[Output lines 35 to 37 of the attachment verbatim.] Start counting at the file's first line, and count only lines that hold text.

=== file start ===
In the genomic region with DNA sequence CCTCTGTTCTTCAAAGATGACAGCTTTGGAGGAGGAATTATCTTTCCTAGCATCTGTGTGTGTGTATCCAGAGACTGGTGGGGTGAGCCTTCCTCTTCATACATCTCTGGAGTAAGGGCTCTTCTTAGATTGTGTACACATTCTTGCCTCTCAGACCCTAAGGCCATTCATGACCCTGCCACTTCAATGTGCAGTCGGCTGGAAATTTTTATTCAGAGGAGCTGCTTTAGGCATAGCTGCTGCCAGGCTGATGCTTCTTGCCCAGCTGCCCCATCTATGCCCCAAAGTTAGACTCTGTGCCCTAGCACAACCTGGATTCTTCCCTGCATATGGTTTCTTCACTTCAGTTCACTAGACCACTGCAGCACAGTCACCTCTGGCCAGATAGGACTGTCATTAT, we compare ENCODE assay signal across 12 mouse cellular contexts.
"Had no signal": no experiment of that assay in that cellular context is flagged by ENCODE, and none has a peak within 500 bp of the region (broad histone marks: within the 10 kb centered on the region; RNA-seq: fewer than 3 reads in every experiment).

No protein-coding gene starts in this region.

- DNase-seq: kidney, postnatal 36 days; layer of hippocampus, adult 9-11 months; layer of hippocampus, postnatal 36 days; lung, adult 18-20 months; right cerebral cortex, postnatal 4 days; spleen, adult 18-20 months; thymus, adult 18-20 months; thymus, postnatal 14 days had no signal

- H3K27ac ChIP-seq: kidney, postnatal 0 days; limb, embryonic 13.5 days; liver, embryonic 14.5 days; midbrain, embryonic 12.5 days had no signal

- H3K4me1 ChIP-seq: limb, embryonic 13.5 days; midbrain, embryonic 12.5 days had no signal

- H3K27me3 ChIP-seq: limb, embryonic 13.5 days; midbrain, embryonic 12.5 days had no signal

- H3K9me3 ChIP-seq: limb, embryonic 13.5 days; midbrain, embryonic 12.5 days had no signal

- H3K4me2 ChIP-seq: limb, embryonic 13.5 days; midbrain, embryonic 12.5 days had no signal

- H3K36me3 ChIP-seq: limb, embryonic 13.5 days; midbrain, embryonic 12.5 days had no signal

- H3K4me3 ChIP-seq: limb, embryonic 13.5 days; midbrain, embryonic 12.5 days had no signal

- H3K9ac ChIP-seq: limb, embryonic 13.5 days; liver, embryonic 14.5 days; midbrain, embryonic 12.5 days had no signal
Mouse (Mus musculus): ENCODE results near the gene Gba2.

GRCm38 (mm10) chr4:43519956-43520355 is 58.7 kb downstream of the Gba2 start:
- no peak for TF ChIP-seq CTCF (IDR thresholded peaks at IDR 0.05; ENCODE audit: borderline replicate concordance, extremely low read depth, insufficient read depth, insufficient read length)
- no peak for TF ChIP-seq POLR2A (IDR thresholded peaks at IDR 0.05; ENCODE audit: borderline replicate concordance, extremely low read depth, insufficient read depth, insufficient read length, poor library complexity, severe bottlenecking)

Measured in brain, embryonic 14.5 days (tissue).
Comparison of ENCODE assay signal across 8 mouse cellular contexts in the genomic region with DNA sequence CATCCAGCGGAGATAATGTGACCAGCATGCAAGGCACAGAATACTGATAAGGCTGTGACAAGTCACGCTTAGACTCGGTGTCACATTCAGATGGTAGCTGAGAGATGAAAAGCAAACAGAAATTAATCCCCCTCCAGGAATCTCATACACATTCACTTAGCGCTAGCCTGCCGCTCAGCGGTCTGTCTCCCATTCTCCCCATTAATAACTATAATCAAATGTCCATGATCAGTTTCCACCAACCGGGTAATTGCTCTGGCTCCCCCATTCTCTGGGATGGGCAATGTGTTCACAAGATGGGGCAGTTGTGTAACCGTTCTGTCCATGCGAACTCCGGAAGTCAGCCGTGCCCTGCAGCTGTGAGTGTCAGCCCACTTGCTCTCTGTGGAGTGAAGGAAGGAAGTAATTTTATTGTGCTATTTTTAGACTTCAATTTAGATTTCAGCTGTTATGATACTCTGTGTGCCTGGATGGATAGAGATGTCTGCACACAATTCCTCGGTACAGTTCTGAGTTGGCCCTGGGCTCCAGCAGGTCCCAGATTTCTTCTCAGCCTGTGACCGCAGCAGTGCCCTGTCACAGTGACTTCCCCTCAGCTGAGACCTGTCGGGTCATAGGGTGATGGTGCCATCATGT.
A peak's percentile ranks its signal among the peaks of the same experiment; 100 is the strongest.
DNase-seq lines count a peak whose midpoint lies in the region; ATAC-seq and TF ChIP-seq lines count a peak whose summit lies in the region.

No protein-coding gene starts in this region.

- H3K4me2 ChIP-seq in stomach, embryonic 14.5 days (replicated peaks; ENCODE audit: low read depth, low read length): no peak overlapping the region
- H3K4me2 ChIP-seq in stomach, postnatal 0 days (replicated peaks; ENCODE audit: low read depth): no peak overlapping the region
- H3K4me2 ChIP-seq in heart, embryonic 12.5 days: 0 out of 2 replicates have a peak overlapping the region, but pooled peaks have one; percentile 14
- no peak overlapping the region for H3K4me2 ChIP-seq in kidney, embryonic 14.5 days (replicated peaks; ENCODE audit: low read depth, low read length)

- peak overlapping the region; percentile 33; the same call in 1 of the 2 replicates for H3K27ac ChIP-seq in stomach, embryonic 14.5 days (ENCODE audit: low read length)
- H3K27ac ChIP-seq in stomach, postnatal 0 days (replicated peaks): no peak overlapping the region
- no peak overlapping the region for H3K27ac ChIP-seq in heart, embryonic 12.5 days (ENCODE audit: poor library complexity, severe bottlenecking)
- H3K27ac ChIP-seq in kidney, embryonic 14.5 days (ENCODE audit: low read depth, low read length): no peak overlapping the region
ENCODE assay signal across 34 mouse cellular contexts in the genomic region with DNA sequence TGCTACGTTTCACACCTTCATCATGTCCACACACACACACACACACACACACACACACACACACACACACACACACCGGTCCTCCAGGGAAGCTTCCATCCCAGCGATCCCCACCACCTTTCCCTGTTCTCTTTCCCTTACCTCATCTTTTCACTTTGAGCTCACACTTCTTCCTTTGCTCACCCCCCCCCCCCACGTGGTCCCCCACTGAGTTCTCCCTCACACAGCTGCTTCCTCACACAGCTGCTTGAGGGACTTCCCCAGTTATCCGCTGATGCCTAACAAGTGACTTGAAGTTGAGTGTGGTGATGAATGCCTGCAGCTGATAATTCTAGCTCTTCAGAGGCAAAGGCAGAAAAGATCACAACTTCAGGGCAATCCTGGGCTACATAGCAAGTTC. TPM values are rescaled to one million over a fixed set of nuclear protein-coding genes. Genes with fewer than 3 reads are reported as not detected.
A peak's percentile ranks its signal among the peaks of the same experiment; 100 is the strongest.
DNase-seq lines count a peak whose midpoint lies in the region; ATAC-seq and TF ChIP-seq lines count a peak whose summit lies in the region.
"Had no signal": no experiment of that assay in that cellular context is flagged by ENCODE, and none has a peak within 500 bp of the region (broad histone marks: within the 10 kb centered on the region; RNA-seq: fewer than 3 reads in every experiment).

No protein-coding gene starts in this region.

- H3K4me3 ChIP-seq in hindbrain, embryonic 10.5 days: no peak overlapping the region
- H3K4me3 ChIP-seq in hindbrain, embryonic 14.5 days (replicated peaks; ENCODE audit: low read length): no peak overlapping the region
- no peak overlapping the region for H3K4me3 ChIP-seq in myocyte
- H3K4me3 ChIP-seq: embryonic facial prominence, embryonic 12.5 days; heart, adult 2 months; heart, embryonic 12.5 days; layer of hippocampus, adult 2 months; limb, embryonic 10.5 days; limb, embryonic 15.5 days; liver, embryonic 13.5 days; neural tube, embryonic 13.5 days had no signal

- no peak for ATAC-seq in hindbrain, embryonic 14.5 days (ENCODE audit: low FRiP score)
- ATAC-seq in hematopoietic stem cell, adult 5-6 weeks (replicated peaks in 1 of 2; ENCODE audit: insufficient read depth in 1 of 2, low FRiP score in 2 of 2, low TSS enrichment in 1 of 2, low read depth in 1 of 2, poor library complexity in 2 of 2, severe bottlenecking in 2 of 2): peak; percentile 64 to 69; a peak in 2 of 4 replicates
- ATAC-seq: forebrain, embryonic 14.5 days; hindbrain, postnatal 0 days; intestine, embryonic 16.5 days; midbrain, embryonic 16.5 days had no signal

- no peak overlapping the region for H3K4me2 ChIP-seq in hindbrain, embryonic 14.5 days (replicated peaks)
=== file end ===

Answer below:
- H3K4me3 ChIP-seq in hindbrain, embryonic 10.5 days: no peak overlapping the region
- H3K4me3 ChIP-seq in hindbrain, embryonic 14.5 days (replicated peaks; ENCODE audit: low read length): no peak overlapping the region
- no peak overlapping the region for H3K4me3 ChIP-seq in myocyte